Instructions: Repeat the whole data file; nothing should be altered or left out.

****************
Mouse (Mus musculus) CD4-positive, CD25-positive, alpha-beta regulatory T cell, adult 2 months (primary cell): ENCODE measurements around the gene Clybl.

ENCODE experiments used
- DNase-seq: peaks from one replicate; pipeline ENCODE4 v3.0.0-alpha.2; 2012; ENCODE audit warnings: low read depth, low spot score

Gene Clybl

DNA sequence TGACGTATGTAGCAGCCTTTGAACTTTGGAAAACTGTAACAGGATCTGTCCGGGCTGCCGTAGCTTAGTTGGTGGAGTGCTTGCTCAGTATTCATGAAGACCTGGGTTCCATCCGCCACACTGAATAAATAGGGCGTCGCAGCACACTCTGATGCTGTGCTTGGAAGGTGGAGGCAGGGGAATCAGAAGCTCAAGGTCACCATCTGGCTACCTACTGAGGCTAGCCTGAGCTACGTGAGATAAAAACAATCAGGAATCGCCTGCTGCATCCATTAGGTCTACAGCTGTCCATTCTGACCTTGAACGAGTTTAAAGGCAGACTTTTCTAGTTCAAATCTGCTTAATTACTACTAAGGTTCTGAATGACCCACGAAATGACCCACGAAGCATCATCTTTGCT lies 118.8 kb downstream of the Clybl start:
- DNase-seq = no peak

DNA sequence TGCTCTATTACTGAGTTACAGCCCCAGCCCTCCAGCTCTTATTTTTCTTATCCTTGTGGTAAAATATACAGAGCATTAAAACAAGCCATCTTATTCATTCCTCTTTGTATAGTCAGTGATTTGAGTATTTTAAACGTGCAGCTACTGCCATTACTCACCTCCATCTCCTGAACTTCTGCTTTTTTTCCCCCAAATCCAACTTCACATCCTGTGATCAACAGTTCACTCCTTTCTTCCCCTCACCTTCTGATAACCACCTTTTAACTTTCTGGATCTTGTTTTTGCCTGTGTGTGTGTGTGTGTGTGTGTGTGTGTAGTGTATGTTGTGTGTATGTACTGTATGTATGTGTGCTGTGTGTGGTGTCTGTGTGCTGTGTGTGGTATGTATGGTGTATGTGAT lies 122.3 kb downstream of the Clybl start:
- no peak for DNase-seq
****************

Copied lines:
Mouse (Mus musculus) CD4-positive, CD25-positive, alpha-beta regulatory T cell, adult 2 months (primary cell): ENCODE measurements around the gene Clybl.

ENCODE experiments used
- DNase-seq: peaks from one replicate; pipeline ENCODE4 v3.0.0-alpha.2; 2012; ENCODE audit warnings: low read depth, low spot score

Gene Clybl

DNA sequence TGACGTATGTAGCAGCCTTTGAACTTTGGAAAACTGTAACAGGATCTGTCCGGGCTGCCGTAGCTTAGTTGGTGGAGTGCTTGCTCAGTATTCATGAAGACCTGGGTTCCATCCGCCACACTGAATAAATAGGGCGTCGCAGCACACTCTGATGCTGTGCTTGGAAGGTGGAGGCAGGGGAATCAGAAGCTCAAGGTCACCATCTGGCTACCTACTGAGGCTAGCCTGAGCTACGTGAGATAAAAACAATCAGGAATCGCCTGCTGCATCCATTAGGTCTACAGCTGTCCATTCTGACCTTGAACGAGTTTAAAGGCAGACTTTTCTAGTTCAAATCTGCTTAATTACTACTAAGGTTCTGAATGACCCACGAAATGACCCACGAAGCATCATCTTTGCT lies 118.8 kb downstream of the Clybl start:
- DNase-seq = no peak

DNA sequence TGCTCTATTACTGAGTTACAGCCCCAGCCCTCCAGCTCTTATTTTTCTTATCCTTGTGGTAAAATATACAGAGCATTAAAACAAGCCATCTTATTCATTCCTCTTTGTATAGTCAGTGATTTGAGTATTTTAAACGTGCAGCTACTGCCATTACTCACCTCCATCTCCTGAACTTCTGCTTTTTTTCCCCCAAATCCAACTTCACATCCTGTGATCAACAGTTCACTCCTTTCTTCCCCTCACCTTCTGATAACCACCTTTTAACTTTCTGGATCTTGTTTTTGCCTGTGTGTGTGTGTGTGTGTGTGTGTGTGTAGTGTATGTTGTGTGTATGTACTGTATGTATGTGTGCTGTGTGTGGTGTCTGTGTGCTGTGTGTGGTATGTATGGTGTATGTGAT lies 122.3 kb downstream of the Clybl start:
- no peak for DNase-seq